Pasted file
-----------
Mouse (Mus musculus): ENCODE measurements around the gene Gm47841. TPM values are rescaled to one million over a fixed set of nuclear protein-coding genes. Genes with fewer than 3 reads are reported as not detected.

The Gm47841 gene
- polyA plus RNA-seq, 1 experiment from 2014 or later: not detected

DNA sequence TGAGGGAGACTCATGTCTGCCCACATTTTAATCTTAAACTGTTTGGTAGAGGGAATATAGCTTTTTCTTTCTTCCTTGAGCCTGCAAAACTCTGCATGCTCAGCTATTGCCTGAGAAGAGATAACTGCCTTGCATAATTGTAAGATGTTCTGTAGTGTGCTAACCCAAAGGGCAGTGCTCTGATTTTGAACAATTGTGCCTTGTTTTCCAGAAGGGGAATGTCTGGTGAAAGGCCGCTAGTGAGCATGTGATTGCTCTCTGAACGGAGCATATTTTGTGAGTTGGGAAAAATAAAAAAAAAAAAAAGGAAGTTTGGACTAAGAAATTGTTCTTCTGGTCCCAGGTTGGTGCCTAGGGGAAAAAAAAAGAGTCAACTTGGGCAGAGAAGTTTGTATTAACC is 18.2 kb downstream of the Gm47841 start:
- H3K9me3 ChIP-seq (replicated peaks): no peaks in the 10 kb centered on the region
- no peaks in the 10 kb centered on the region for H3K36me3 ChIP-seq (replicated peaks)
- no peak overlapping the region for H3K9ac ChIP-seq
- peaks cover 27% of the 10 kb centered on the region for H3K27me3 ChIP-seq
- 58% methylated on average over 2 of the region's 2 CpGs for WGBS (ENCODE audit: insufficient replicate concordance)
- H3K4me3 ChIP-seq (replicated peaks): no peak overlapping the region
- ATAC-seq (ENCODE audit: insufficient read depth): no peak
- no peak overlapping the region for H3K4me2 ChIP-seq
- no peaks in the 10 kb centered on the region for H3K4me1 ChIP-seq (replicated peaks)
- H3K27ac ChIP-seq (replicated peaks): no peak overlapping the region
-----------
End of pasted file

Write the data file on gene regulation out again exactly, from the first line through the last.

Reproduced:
Mouse (Mus musculus): ENCODE measurements around the gene Gm47841. TPM values are rescaled to one million over a fixed set of nuclear protein-coding genes. Genes with fewer than 3 reads are reported as not detected.

The Gm47841 gene
- polyA plus RNA-seq, 1 experiment from 2014 or later: not detected

DNA sequence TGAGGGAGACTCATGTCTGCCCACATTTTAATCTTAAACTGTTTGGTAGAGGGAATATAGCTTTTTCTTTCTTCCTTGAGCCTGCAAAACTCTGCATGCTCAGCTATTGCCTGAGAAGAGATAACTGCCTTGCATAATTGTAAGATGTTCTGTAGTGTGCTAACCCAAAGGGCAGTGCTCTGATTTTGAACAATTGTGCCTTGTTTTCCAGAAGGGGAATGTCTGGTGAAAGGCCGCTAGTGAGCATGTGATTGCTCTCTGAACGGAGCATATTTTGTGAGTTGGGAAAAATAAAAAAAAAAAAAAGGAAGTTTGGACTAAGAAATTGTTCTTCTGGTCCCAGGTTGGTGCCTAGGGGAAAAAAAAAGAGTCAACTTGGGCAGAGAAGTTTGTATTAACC is 18.2 kb downstream of the Gm47841 start:
- H3K9me3 ChIP-seq (replicated peaks): no peaks in the 10 kb centered on the region
- no peaks in the 10 kb centered on the region for H3K36me3 ChIP-seq (replicated peaks)
- no peak overlapping the region for H3K9ac ChIP-seq
- peaks cover 27% of the 10 kb centered on the region for H3K27me3 ChIP-seq
- 58% methylated on average over 2 of the region's 2 CpGs for WGBS (ENCODE audit: insufficient replicate concordance)
- H3K4me3 ChIP-seq (replicated peaks): no peak overlapping the region
- ATAC-seq (ENCODE audit: insufficient read depth): no peak
- no peak overlapping the region for H3K4me2 ChIP-seq
- no peaks in the 10 kb centered on the region for H3K4me1 ChIP-seq (replicated peaks)
- H3K27ac ChIP-seq (replicated peaks): no peak overlapping the region